And it's not like Papelbon simply got lucky. His FIP -- which removes team defense from the equation and measures a pitcher on the ERA scale using the controllable elements of strikeouts, walks and homers allowed -- was 3.05. That ranked 15th among all NL relievers. Not what you want from the highest-paid closer in the game, but still quite productive.

Papelbon was worth 1.0 WAR this past season. The other 20 relievers used by the Phillies combined for minus-1.2 WAR. That should tell you all you need to know about the fragility of this 'pen. The Phillies have made low-risk additions in Brad Lincoln and Shawn Camp but haven't come close to substantially improving the relief corps.

Attitude issues
Papelbon's attitude issues were well-documented before Amaro signed him to a four-year deal. It's not like the Phillies went into this marriage blindly.

And however much Papelbon's personality affects the clubhouse, his absence at the back-end of the bullpen would impact the team's record more in 2014. And based on the signings these last six months of Chase Utley, Marlon Byrd and Carlos Ruiz, the Phillies care about their 2014 record.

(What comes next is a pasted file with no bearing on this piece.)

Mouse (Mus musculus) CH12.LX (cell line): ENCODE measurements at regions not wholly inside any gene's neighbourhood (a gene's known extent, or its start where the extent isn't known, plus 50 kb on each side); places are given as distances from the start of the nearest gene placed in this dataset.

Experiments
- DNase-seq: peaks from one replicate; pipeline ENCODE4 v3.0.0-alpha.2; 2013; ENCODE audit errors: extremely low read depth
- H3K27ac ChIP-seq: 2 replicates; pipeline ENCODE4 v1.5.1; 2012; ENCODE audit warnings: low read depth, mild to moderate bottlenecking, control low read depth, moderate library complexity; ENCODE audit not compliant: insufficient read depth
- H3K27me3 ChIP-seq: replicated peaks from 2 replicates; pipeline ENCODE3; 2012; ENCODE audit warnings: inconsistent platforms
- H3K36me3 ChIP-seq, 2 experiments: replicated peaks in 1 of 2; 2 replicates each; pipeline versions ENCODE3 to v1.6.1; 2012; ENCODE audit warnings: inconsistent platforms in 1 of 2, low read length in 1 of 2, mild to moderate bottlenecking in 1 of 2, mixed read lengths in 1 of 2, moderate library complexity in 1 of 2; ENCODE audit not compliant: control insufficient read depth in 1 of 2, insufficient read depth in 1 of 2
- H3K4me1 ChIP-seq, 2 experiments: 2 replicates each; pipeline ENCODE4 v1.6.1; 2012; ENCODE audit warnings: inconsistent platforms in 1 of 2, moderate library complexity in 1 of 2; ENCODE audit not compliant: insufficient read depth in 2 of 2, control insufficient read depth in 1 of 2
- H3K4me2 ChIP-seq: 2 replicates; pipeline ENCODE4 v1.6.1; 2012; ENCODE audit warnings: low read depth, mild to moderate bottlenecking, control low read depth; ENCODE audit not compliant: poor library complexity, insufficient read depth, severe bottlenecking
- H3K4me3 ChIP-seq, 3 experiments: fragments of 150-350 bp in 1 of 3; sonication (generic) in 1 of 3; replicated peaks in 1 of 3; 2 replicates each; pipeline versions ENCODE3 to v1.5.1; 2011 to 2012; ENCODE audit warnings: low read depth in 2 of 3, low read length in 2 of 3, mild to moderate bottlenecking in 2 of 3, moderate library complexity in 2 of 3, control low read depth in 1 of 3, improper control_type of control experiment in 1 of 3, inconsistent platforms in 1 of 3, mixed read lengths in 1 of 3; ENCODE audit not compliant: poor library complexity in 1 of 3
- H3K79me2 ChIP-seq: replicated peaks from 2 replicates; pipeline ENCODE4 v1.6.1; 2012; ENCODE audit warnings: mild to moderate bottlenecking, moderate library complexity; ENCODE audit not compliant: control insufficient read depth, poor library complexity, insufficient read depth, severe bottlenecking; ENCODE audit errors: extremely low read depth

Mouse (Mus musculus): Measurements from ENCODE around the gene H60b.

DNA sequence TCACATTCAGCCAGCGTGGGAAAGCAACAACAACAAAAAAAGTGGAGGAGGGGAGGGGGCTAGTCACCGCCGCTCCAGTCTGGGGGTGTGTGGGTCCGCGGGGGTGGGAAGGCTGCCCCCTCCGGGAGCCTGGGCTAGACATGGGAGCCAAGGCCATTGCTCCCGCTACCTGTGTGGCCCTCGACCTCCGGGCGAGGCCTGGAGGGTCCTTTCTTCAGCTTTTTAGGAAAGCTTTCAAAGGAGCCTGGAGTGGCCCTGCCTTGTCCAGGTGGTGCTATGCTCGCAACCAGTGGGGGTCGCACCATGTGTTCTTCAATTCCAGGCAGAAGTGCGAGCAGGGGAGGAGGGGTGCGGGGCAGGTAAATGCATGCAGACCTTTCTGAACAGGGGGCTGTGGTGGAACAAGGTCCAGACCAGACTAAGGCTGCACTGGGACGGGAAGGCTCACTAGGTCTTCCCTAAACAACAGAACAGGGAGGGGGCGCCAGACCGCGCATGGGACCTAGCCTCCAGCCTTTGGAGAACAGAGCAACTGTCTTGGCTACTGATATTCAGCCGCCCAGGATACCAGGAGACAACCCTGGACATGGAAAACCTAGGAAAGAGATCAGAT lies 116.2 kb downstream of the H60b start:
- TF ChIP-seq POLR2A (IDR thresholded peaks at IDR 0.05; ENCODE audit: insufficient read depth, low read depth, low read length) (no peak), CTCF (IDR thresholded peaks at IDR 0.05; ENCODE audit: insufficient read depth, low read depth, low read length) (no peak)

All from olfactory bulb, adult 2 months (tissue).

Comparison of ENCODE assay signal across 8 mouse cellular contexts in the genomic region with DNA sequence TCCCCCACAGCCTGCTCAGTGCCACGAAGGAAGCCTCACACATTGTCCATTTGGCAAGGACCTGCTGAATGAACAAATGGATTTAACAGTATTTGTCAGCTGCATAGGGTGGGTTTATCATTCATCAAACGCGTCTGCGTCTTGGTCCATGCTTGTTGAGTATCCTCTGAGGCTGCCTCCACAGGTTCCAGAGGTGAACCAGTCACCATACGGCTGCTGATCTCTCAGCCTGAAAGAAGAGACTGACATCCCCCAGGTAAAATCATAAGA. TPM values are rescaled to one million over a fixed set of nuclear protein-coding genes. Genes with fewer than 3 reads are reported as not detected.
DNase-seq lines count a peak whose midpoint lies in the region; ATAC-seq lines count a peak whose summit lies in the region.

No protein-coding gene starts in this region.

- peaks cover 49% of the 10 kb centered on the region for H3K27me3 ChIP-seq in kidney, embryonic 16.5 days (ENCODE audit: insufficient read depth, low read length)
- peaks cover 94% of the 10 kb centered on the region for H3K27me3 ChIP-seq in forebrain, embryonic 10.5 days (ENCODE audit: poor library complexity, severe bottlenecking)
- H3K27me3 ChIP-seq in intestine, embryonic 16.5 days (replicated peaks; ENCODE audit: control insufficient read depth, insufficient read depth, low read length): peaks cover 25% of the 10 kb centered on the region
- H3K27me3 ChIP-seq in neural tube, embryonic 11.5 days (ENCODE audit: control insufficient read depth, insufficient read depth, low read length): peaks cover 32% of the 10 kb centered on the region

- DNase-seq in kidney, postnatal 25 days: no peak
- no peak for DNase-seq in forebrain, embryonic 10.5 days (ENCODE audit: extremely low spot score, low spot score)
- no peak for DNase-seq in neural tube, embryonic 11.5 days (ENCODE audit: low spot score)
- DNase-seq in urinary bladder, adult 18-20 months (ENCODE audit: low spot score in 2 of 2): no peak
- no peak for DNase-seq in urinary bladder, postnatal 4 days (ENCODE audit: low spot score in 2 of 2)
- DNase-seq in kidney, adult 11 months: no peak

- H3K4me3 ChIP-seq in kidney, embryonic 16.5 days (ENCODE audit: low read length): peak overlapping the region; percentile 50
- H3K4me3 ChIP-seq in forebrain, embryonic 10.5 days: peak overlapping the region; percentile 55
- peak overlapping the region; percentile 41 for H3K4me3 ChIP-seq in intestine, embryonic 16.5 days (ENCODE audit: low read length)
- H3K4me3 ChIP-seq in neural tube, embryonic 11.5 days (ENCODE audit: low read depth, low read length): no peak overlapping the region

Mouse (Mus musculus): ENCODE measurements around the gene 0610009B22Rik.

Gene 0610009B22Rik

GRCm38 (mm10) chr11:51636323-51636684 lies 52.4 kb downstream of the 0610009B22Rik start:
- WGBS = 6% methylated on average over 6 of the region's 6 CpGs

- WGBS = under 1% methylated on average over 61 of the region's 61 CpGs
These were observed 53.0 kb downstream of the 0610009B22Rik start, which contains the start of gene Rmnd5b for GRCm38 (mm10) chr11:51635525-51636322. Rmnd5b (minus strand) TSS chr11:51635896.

The one caveat
The obvious exception to all of this is that if a team does pony up a legit prospect to acquire Papelbon, the Phillies should seize the opportunity. Because then the Phils would still be spending close to $13 million at closer assuming they eat money and also sign Balfour/Benoit/Rodney, but they'd also have one more prospect.

But no team was willing to take on Papelbon's deal at the trade deadline, and with Balfour, Rodney, Benoit, John Axford and Chris Perez available in free agency, there don't figure to be many teams now lining up to part with young talent to acquire the Phillies' closer.

Barring that unlikely trade, the Phils will probably have to keep Papelbon. And, moody as he may be, the 2014 team will likely be better off for it.

Phillies-Marlins rained out Tuesday; makeup date to be determined

Phillies-Marlins rained out Tuesday; makeup date to be determined

Tuesday night's Phillies-Marlins game at Citizens Bank Park has been postponed because of rain.

Details for a makeup date will be announced at a later time.

The Phillies, winnners of four straight, were set to open a three-game set against Miami.

Following this series, the Phillies head out on a seven-game road trip starting Friday night against the Dodgers in Los Angeles.

Vince Velasquez, who was scheduled to pitch Tuesday, will now start Wednesday night's game, while Jeremy Hellickson will take the mound Thursday afternoon.